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Race Against Time: Investigative Reporter Jerry Mitchell to Give Virtual Talk for Hall Center Lecture Series

Friday, September 25, 2020

LAWRENCE —  Jerry Mitchell, investigative reporter for the Clarion-Ledger, MacArthur Fellow and co-founder of the Mississippi Center for Investigative Reporting, will talk about his new book, "Race Against Time: A Reporter Reopens the Unsolved Murder Cases of the Civil Rights Era" (2020). 

"Jerry Mitchell: Race Against Time" will take place at 4 p.m. Tuesday, Sept. 29, and be livestreamed via the Hall Center Crowdcast page: www.crowdcast.io/hallcenter

On June 21, 1964, more than 20 Klansmen murdered three civil rights workers. These killings were among the most brazen acts of violence during the civil rights movement. Even though the killers' identities, including the sheriff's deputy, were an open secret, no one was charged with murder in years that followed. It took 41 years before the mastermind behind these murders was brought to trial and convicted for the three lives he took. In "Race Against Time," Mitchell takes readers on the road that led to convictions for the assassination of Medgar Evers, the firebombing of Vernon Dahmer, the 16th Street Church bombing in Birmingham and what came to be known as “the Mississippi Burning case.” Mitchell, who played a key role in this crusade, reveals how he unearthed secret documents, found long-lost suspects and witnesses, and built evidence strong enough to take on the Klan and put four leading Klansmen behind bars, years after they thought they had gotten away with murder.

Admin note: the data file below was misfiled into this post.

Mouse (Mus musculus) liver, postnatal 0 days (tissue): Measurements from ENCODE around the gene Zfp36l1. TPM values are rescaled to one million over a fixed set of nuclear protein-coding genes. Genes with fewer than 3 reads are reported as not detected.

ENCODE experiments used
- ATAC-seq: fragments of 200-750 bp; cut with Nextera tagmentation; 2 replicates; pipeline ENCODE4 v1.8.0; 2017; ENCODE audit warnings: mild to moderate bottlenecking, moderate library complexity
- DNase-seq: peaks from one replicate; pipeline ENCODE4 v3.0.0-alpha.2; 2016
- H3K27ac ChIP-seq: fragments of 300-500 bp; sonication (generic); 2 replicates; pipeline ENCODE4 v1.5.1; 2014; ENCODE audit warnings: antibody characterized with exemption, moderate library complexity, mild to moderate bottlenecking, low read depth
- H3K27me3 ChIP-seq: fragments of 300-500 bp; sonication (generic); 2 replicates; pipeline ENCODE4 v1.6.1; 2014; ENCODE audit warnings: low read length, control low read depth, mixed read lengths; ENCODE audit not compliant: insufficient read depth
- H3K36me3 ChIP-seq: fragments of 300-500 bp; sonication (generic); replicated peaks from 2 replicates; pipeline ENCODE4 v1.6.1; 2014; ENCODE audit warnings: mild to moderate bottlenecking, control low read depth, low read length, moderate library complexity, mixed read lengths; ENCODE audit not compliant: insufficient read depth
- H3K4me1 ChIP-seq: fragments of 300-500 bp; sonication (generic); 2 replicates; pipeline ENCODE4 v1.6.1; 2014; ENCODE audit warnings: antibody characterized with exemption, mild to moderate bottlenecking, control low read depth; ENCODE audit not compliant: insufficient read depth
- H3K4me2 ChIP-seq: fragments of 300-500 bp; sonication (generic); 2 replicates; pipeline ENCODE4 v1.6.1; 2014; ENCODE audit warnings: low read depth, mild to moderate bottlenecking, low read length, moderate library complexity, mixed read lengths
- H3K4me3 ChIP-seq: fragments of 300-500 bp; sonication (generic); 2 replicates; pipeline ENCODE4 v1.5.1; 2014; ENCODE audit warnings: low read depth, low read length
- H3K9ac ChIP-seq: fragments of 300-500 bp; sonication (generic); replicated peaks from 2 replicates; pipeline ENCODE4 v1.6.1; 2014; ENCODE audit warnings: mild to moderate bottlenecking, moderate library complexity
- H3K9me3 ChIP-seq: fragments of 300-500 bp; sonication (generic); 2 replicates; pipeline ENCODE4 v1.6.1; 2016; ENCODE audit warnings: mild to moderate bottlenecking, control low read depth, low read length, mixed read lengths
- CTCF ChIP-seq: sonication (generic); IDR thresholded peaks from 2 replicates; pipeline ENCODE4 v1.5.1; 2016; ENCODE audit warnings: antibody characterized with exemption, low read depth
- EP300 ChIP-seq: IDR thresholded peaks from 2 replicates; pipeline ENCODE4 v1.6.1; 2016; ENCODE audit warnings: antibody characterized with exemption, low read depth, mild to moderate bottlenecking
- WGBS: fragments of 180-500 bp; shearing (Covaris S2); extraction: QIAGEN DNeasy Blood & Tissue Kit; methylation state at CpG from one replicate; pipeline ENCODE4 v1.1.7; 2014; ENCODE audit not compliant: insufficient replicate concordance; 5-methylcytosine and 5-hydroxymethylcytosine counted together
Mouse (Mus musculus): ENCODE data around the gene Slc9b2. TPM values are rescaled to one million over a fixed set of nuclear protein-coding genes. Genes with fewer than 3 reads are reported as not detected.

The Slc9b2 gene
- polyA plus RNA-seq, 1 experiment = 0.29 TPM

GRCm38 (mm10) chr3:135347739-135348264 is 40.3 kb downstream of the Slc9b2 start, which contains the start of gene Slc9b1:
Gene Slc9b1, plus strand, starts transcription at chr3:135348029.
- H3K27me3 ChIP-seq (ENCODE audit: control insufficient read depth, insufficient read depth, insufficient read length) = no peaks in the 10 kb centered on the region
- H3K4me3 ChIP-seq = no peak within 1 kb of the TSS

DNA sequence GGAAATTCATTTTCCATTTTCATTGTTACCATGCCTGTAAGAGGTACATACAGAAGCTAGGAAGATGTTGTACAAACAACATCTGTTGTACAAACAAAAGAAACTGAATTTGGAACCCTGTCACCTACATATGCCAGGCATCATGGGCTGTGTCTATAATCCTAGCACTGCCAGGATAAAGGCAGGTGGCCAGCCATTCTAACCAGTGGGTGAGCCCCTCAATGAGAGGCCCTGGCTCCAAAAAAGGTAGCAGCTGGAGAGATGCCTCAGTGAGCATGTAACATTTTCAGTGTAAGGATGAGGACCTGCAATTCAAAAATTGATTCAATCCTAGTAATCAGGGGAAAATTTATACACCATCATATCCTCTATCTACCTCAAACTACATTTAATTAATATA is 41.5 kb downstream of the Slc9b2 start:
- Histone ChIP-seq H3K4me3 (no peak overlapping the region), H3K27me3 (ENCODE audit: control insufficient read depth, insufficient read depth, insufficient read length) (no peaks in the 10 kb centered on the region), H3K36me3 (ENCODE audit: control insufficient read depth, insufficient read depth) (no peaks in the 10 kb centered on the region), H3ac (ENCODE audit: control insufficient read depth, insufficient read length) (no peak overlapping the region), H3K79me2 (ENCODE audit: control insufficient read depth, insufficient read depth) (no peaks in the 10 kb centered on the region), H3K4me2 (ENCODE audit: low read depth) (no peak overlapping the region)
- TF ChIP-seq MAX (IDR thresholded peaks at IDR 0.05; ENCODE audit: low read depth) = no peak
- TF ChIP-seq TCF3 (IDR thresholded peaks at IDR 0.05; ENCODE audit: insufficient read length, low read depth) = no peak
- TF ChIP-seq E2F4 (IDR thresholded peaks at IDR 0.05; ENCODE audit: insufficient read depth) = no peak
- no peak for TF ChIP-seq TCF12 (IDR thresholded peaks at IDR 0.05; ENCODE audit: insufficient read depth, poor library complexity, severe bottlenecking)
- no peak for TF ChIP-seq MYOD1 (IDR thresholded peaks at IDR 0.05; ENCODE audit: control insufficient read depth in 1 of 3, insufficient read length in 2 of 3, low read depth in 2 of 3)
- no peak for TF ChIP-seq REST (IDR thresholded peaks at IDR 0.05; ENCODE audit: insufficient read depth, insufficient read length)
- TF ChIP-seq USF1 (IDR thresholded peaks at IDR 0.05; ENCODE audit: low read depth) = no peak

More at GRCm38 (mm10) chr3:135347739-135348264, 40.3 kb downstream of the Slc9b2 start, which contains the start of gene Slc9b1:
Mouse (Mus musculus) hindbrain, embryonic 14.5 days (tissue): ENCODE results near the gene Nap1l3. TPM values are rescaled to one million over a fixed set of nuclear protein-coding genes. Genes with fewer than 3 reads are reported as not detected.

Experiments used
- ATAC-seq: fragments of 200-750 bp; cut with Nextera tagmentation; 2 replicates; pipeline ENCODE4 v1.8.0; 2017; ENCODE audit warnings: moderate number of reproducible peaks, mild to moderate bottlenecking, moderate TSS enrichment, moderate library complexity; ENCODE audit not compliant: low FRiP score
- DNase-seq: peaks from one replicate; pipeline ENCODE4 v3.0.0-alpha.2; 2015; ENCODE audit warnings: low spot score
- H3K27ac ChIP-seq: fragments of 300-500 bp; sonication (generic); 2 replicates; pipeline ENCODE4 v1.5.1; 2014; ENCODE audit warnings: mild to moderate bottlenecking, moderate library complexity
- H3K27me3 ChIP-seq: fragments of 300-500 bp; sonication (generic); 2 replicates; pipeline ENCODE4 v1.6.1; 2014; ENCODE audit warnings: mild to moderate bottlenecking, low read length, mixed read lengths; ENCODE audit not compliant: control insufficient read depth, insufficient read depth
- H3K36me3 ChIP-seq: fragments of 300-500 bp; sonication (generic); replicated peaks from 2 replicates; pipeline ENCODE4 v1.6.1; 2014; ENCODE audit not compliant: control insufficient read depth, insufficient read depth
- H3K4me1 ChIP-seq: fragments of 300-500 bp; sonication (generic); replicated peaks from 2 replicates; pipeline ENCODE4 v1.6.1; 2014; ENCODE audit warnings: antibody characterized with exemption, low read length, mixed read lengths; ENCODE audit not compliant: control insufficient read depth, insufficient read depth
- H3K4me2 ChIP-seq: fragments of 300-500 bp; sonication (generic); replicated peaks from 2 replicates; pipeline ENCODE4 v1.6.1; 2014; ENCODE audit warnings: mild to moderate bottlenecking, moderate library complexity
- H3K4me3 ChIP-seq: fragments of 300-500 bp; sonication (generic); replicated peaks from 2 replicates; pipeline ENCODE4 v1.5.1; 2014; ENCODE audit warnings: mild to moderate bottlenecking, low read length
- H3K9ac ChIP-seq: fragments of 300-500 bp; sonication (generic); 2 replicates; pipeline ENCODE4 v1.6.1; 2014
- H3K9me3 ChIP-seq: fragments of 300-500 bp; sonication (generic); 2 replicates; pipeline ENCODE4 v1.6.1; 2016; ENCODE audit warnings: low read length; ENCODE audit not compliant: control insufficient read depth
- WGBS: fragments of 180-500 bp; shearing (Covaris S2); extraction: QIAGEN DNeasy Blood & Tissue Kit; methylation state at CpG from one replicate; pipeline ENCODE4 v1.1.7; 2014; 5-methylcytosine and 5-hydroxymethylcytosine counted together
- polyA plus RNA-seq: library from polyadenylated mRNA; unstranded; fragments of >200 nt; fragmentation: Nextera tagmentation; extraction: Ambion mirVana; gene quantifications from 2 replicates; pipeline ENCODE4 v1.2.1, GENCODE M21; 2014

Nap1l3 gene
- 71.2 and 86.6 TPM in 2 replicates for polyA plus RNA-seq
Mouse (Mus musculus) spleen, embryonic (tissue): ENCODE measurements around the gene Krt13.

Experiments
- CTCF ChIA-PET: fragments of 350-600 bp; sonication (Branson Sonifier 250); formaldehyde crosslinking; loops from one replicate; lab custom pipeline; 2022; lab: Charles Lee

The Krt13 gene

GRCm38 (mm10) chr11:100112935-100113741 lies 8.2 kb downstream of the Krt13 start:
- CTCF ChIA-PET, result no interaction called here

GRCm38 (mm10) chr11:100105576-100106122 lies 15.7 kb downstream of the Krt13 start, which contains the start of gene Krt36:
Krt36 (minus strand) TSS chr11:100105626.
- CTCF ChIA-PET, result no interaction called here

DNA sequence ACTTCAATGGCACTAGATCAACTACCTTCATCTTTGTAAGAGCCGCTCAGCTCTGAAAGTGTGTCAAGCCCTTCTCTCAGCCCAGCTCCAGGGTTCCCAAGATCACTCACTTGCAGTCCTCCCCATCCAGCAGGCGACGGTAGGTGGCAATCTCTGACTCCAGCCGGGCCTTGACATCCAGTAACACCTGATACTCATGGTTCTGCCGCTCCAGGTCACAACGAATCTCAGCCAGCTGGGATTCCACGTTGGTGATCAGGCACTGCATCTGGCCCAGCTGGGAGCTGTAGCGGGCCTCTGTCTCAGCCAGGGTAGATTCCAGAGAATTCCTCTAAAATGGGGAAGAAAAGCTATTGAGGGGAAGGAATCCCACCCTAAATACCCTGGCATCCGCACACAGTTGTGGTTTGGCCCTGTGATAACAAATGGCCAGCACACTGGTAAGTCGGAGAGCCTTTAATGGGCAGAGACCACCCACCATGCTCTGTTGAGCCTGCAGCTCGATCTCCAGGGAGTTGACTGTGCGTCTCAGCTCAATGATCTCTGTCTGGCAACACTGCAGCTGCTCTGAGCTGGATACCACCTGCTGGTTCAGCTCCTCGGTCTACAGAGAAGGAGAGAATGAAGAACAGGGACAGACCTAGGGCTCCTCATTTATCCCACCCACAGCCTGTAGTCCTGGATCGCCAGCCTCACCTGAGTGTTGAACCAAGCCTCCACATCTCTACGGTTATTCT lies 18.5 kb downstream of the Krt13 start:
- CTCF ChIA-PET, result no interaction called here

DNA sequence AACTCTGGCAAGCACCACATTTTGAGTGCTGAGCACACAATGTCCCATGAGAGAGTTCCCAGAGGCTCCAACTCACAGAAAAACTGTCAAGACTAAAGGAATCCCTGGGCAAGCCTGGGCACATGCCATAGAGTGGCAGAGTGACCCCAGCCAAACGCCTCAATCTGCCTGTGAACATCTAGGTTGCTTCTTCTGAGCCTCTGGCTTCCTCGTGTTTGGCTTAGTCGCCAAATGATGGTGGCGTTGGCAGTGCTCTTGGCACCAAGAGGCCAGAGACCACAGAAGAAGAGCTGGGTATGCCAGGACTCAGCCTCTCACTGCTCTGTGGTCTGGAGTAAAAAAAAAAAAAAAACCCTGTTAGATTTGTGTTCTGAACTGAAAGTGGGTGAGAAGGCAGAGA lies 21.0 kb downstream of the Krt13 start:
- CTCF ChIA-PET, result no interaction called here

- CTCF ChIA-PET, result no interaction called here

Formed in 2018, the Mississippi Center for Investigative Reporting is a nonprofit news organization that seeks to empower citizens in their communities by informing and educating the public. By tapping into the existing power of longtime newspapers, TV stations and radio stations across the state, as well as new digital delivery systems, the center is able to deliver its message to the widest audience possible. Through this work, the center empowers Mississippians, helping them ensure that public meetings and records stay public and that democracy works as intended.

Founded in 1947, the Humanities Lecture Series is the oldest continuing speaker series at the University of Kansas. More than two hundred eminent scholars and authors from around the world have participated in the program. For more information, visit: hallcenter.ku.edu.


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